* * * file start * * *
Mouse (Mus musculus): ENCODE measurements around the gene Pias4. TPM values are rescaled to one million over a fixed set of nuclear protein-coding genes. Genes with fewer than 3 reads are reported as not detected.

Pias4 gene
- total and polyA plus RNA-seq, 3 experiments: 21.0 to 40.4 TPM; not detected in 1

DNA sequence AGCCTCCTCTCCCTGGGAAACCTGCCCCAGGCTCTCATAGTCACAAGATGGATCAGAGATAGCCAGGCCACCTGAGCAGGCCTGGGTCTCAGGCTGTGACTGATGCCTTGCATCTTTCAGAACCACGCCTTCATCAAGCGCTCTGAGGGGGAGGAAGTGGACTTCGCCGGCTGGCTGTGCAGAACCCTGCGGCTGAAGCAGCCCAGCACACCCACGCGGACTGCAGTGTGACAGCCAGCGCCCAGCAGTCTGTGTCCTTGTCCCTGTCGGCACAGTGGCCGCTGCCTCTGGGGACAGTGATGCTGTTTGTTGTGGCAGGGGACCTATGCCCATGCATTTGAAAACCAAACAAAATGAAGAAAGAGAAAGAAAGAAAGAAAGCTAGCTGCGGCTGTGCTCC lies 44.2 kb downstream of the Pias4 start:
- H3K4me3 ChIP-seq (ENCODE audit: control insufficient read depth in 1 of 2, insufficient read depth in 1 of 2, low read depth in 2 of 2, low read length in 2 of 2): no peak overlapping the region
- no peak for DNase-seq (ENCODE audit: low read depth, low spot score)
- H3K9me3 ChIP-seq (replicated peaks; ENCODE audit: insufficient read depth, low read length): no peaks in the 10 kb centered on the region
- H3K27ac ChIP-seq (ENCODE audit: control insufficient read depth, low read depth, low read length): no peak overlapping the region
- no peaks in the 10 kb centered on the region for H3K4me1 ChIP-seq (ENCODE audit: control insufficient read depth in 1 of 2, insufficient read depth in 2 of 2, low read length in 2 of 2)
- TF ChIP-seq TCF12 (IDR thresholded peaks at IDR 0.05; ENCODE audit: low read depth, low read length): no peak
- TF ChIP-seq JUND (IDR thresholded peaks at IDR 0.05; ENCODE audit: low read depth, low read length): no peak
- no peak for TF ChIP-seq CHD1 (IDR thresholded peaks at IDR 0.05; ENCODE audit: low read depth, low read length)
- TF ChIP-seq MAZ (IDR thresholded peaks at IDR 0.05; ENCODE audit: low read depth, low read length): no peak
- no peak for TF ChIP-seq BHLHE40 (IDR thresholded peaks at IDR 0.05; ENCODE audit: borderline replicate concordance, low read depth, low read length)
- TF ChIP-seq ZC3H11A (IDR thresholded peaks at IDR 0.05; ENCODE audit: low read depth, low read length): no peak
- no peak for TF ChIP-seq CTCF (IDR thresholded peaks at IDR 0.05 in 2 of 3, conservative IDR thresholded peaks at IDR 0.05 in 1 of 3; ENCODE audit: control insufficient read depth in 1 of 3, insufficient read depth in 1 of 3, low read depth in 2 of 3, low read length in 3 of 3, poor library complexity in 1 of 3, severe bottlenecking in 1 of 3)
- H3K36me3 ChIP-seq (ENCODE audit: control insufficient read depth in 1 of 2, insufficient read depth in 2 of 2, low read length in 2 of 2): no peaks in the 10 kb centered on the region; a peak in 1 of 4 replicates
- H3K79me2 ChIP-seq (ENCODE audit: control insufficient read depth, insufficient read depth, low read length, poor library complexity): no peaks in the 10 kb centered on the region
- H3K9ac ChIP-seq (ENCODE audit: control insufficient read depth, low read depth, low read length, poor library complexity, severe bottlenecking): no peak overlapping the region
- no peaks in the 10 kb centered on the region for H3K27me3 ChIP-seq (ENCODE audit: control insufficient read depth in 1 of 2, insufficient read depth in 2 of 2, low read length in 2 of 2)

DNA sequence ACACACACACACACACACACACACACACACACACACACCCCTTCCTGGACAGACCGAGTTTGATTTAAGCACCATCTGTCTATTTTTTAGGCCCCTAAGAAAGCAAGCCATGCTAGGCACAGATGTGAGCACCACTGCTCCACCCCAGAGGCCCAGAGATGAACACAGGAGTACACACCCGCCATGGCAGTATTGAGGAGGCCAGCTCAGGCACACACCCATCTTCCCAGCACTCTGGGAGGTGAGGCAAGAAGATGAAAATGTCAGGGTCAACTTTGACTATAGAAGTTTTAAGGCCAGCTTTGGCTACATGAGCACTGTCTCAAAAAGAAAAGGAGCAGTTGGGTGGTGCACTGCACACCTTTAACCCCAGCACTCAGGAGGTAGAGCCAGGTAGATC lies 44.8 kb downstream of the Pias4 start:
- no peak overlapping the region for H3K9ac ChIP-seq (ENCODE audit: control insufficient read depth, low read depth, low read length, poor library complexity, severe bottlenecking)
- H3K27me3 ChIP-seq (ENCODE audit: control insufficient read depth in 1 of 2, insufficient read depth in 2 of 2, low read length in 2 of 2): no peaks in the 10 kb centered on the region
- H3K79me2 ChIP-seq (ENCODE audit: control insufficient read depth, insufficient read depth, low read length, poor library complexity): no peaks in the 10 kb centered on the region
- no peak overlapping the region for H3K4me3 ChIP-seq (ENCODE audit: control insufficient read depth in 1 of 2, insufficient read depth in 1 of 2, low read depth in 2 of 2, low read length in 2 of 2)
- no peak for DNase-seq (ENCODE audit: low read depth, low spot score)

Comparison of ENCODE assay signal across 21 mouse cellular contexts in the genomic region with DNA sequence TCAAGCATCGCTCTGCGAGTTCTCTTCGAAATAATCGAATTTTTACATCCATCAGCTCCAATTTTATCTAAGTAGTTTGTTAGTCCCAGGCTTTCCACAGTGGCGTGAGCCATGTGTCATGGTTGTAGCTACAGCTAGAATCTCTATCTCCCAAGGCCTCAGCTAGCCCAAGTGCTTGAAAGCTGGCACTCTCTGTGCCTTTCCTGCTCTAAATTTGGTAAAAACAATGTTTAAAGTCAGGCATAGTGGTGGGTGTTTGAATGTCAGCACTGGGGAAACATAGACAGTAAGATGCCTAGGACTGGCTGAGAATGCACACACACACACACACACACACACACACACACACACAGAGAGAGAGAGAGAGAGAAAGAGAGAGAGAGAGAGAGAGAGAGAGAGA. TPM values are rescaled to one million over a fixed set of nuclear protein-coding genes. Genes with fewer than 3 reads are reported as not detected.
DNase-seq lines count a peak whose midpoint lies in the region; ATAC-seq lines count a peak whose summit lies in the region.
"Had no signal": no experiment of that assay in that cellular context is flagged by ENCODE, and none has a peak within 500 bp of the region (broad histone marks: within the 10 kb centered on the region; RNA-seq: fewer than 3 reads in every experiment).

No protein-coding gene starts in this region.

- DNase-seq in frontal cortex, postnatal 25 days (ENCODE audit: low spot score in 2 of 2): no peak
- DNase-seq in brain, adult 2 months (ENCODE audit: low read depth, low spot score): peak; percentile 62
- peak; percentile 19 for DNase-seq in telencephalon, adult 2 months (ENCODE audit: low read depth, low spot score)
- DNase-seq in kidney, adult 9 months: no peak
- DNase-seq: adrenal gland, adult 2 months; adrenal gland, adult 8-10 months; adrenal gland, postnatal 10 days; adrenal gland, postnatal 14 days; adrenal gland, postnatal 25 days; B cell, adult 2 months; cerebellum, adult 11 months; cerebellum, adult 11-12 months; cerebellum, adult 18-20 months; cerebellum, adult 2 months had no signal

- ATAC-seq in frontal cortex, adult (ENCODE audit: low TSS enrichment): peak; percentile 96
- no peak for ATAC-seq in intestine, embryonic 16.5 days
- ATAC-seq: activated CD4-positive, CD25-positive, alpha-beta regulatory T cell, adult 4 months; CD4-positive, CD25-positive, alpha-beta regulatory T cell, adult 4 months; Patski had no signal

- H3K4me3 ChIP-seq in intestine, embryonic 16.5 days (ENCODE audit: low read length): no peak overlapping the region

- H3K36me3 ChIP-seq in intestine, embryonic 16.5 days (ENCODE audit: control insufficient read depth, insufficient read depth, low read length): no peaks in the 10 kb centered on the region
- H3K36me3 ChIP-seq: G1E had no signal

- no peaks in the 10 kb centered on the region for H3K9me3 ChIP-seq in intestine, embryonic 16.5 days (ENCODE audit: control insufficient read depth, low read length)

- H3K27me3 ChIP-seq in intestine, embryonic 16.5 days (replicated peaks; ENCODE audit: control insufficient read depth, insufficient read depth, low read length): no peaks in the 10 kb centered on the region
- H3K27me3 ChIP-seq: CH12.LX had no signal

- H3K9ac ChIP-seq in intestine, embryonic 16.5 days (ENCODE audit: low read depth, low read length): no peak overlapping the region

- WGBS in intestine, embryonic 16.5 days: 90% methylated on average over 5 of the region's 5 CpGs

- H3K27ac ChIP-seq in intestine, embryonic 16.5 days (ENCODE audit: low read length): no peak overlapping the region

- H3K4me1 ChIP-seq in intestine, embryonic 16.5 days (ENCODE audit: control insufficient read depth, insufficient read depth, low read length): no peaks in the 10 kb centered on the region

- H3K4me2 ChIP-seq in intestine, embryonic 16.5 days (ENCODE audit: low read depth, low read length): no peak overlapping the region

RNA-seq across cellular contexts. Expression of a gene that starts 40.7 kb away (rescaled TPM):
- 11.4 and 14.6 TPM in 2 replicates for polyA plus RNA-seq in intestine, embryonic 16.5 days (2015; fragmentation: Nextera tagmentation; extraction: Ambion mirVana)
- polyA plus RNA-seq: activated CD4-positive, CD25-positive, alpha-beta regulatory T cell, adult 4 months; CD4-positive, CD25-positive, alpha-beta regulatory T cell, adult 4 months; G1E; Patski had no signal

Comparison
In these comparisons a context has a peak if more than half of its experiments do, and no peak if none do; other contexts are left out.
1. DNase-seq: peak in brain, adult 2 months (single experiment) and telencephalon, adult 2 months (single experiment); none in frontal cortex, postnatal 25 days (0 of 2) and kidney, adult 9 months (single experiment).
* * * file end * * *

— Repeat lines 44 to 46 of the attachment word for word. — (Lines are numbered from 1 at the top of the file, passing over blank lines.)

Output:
- H3K27me3 ChIP-seq: CH12.LX had no signal

- H3K9ac ChIP-seq in intestine, embryonic 16.5 days (ENCODE audit: low read depth, low read length): no peak overlapping the region

- WGBS in intestine, embryonic 16.5 days: 90% methylated on average over 5 of the region's 5 CpGs